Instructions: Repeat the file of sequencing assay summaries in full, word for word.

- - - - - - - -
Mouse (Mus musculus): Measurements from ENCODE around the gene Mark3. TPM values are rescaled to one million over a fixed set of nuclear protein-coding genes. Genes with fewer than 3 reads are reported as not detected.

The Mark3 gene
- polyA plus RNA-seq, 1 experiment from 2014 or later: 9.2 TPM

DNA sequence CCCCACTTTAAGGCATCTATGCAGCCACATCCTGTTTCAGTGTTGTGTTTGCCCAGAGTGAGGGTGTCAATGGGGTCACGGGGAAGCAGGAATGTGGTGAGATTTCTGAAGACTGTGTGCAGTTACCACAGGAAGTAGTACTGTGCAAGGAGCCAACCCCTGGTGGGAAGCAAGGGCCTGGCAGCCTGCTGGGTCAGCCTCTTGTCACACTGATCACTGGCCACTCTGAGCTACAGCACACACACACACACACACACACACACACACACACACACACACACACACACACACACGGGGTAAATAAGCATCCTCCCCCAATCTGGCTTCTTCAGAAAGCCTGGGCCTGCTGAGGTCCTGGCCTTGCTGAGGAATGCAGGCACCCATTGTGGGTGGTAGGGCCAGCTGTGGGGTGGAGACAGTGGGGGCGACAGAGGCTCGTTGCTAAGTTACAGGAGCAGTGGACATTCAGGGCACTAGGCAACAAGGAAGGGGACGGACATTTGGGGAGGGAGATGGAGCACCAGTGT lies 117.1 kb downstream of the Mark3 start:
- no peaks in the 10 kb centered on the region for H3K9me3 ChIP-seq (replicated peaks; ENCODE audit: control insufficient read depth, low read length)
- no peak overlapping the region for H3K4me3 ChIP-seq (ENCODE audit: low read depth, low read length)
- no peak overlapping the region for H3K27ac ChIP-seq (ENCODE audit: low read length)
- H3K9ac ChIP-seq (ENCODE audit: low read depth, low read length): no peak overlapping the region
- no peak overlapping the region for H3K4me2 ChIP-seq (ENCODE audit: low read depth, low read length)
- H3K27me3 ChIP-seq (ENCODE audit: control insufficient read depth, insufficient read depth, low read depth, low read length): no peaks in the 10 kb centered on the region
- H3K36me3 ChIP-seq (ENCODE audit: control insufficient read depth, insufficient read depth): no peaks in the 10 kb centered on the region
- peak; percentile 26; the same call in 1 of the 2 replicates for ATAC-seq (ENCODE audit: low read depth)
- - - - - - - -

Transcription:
Mouse (Mus musculus): Measurements from ENCODE around the gene Mark3. TPM values are rescaled to one million over a fixed set of nuclear protein-coding genes. Genes with fewer than 3 reads are reported as not detected.

The Mark3 gene
- polyA plus RNA-seq, 1 experiment from 2014 or later: 9.2 TPM

DNA sequence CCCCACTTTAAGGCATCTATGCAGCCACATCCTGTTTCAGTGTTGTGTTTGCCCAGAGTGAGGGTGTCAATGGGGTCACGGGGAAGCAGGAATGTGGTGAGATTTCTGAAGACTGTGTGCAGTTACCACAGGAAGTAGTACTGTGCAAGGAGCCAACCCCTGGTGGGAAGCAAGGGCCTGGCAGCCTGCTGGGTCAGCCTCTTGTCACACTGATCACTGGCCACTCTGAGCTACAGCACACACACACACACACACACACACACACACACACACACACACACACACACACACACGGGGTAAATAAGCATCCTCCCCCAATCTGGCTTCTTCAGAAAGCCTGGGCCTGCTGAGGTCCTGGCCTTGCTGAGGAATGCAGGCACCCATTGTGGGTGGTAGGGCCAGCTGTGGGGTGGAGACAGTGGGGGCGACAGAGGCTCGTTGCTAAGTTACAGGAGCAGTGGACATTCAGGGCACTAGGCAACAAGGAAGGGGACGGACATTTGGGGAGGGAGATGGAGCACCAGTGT lies 117.1 kb downstream of the Mark3 start:
- no peaks in the 10 kb centered on the region for H3K9me3 ChIP-seq (replicated peaks; ENCODE audit: control insufficient read depth, low read length)
- no peak overlapping the region for H3K4me3 ChIP-seq (ENCODE audit: low read depth, low read length)
- no peak overlapping the region for H3K27ac ChIP-seq (ENCODE audit: low read length)
- H3K9ac ChIP-seq (ENCODE audit: low read depth, low read length): no peak overlapping the region
- no peak overlapping the region for H3K4me2 ChIP-seq (ENCODE audit: low read depth, low read length)
- H3K27me3 ChIP-seq (ENCODE audit: control insufficient read depth, insufficient read depth, low read depth, low read length): no peaks in the 10 kb centered on the region
- H3K36me3 ChIP-seq (ENCODE audit: control insufficient read depth, insufficient read depth): no peaks in the 10 kb centered on the region
- peak; percentile 26; the same call in 1 of the 2 replicates for ATAC-seq (ENCODE audit: low read depth)